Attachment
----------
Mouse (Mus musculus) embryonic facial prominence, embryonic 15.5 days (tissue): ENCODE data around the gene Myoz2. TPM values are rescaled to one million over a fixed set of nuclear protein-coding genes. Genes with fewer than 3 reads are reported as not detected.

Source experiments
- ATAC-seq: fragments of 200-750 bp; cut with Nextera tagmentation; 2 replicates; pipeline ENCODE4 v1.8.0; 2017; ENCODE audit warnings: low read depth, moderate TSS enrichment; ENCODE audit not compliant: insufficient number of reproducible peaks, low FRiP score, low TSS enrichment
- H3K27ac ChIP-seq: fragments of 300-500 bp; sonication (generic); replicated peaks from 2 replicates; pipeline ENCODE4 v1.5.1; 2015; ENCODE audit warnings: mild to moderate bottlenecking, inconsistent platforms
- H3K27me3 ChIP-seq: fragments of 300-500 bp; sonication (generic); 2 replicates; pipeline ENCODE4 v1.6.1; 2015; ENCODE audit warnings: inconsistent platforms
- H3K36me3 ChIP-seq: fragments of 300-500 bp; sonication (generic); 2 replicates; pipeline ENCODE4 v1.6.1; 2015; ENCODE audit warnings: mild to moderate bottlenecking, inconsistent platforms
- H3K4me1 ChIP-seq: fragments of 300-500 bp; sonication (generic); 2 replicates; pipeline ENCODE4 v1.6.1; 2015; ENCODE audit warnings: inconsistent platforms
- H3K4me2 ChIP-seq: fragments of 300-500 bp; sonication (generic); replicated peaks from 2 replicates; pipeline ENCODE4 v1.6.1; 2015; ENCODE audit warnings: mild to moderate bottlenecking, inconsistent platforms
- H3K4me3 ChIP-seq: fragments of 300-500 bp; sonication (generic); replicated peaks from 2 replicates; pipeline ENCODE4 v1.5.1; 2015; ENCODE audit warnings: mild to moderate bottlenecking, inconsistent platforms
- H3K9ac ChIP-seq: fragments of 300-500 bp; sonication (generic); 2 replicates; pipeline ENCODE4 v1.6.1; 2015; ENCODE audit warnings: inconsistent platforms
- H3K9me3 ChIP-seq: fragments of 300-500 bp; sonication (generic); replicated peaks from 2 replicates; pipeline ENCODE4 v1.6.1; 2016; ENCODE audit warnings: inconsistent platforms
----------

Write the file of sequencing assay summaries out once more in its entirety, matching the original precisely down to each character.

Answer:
Mouse (Mus musculus) embryonic facial prominence, embryonic 15.5 days (tissue): ENCODE data around the gene Myoz2. TPM values are rescaled to one million over a fixed set of nuclear protein-coding genes. Genes with fewer than 3 reads are reported as not detected.

Source experiments
- ATAC-seq: fragments of 200-750 bp; cut with Nextera tagmentation; 2 replicates; pipeline ENCODE4 v1.8.0; 2017; ENCODE audit warnings: low read depth, moderate TSS enrichment; ENCODE audit not compliant: insufficient number of reproducible peaks, low FRiP score, low TSS enrichment
- H3K27ac ChIP-seq: fragments of 300-500 bp; sonication (generic); replicated peaks from 2 replicates; pipeline ENCODE4 v1.5.1; 2015; ENCODE audit warnings: mild to moderate bottlenecking, inconsistent platforms
- H3K27me3 ChIP-seq: fragments of 300-500 bp; sonication (generic); 2 replicates; pipeline ENCODE4 v1.6.1; 2015; ENCODE audit warnings: inconsistent platforms
- H3K36me3 ChIP-seq: fragments of 300-500 bp; sonication (generic); 2 replicates; pipeline ENCODE4 v1.6.1; 2015; ENCODE audit warnings: mild to moderate bottlenecking, inconsistent platforms
- H3K4me1 ChIP-seq: fragments of 300-500 bp; sonication (generic); 2 replicates; pipeline ENCODE4 v1.6.1; 2015; ENCODE audit warnings: inconsistent platforms
- H3K4me2 ChIP-seq: fragments of 300-500 bp; sonication (generic); replicated peaks from 2 replicates; pipeline ENCODE4 v1.6.1; 2015; ENCODE audit warnings: mild to moderate bottlenecking, inconsistent platforms
- H3K4me3 ChIP-seq: fragments of 300-500 bp; sonication (generic); replicated peaks from 2 replicates; pipeline ENCODE4 v1.5.1; 2015; ENCODE audit warnings: mild to moderate bottlenecking, inconsistent platforms
- H3K9ac ChIP-seq: fragments of 300-500 bp; sonication (generic); 2 replicates; pipeline ENCODE4 v1.6.1; 2015; ENCODE audit warnings: inconsistent platforms
- H3K9me3 ChIP-seq: fragments of 300-500 bp; sonication (generic); replicated peaks from 2 replicates; pipeline ENCODE4 v1.6.1; 2016; ENCODE audit warnings: inconsistent platforms